Like it is:

It’s still too soon to decide to end season

By: Wally Hall
Published: Thursday, August 13, 2020
A football rests on a pylon before the NCAA college football playoff championship game between Georgia and Alabama, Monday, Jan. 8, 2018, in Atlanta. (AP Photo/David J. Phillip)
A football rests on a pylon before the NCAA college football playoff championship game between Georgia and Alabama, Monday, Jan. 8, 2018, in Atlanta. (AP Photo/David J. Phillip)

Just to set the record straight, and to be totally transparent, here are a few of my personal feelings about the coronavirus and fall football:

• If a decision had to be made today, the SEC would not be playing football this fall.

The decision, though, doesn’t have to be made for weeks, maybe a month, and that’s probably close to the maximum.

The Big Ten and Pac-12 presidents were premature in trying to show they run their conferences and not athletic directors or commissioners.

If the SEC, ACC and Big 12 have football seasons without major issues, those other two leagues will feel the repercussions for several years.

So, if a month from now we are still in the same place in the uphill battle with the coronavirus, there will be no fall football, but it was too soon to pull the plug this week.

• When the SEC announced its 10-game conference only schedule and Arkansas picked up Georgia and Florida, it appears the league knew the Razorbacks are not going to challenge for the league championship.

Georgia and Florida are favored to win the SEC East, and if one makes it to the SEC Championship Game and loses, the SEC will still have a legitimate shot at having two teams in the College Football Playoff.

That’s money in the bank.

On the reverse side of that, if the Razorbacks were to upset Georgia in Reynolds Razorback Stadium, it would knock the Bulldogs out of the playoffs.

That game is at home for the Hogs, and no one knows the Bulldogs’ offense better than Sam Pittman who spent the last four years as the offensive line coach and last year as assistant head coach.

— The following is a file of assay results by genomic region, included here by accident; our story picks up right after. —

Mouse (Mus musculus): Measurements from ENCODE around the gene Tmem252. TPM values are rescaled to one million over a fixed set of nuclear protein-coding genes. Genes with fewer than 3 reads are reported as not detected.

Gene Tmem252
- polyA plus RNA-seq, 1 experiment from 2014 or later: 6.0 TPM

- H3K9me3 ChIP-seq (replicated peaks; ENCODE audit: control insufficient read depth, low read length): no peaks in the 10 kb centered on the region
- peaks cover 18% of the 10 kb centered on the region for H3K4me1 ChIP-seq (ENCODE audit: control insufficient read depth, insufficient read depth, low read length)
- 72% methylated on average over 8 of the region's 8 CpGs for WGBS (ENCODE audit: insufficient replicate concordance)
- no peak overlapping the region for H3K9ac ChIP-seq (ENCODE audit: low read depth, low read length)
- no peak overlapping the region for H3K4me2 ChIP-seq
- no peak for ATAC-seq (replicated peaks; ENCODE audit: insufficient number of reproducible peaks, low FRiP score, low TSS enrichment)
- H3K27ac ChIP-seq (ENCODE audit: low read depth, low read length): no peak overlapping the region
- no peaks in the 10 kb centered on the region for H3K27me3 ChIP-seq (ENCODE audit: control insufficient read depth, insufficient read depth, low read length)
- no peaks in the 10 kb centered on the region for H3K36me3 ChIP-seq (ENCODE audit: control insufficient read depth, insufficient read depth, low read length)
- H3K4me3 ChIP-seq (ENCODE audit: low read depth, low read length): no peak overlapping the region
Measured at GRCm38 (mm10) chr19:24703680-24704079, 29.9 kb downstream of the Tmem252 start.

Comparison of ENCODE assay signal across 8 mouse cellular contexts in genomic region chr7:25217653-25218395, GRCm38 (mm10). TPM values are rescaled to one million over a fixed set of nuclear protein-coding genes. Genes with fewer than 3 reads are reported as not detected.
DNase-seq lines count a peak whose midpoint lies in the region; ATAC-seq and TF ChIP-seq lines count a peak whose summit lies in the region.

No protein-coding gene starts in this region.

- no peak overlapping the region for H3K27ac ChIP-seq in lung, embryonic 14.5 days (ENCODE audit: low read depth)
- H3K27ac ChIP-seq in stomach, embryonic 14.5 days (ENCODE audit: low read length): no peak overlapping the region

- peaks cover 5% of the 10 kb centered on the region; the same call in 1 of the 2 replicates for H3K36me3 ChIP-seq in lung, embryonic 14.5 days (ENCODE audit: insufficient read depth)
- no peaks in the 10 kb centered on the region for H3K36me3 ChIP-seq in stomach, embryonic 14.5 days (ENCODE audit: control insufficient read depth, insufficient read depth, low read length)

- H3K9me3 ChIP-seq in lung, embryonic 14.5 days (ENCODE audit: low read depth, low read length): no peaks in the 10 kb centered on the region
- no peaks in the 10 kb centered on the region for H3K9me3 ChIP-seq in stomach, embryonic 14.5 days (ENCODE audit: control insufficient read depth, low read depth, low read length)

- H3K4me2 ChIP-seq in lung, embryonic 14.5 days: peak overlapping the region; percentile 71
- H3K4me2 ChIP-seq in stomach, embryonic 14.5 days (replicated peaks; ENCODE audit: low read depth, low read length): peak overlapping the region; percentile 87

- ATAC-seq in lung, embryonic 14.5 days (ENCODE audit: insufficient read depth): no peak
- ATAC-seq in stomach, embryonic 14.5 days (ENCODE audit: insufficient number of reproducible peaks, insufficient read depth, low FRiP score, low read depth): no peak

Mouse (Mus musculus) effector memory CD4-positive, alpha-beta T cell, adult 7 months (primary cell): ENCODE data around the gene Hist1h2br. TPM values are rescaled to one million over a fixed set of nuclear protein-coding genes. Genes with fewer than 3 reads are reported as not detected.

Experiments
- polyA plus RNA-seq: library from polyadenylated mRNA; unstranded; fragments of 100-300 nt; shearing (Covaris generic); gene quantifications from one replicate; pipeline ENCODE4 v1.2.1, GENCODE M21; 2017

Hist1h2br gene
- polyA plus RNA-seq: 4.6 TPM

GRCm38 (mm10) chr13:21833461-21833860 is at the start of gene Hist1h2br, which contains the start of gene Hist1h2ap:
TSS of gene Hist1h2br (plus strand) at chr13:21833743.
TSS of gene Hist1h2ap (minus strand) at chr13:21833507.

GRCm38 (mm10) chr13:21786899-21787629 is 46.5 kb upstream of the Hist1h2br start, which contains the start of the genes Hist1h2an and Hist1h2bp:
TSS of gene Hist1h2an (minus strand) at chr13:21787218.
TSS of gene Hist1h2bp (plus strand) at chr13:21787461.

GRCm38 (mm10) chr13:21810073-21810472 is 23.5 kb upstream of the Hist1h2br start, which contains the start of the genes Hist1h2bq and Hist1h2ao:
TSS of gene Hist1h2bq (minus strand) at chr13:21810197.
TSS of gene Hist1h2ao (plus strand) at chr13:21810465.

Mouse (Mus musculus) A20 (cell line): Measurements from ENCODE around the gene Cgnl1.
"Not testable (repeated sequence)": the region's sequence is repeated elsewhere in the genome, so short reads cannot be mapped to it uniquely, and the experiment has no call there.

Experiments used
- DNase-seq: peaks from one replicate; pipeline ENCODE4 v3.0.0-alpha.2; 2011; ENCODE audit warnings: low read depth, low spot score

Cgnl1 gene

That has to be considered a long shot.

Getting two teams in the playoff does not seem a stretch for the powerful SEC with the Big Ten and Pac-12 giving up their shot at the national championship.

The national championship will most likely get an asterisk, but fans don’t care. Just ask the Alabama fans.

• If there is no season this fall and budgets have to be cut, it would be better to reduce coaches' and athletic directors’ salaries than cut non-revenue sports.

Arkansas AD Hunter Yurachek has done a good job in his short stint of getting coaches' salaries under control in the wake of free-spending Jeff Long.

He’s also said he doesn’t want to cut any sports.

• The football season is in jeopardy, and you can’t solely blame people who refused to wear a mask and social distance themselves, but that has definitely been part of the problem.

Forget politics, please, but when leading experts on infectious diseases say a mask and social distancing should be mandatory, then the warning should have been heeded.

Understand, yours truly is one of the targets of this disease that has taken more than 740,000 lives worldwide and 164,531 in the U.S.

In our great state 573 people have lost their lives.

Wearing a mask and social distancing are small prices to pay for saving lives.

The coronavirus is not the flu, sniffles or a cold.

It is a dead-eyed killer that can leave long-term effects on the heart.

If you don’t wear a mask and social distance, we can only hope you wash your hands.


It would be hard to imagine any newspaper that has given the pandemic more thorough coverage than the Arkansas Democrat-Gazette.

From worldwide to national to local, the coverage has been incredible.

It has been Pulitzer Prize worthy, and there is no indication that we are going to let up.

In conclusion, the coronavirus is a life and death disease. Football is entertainment.


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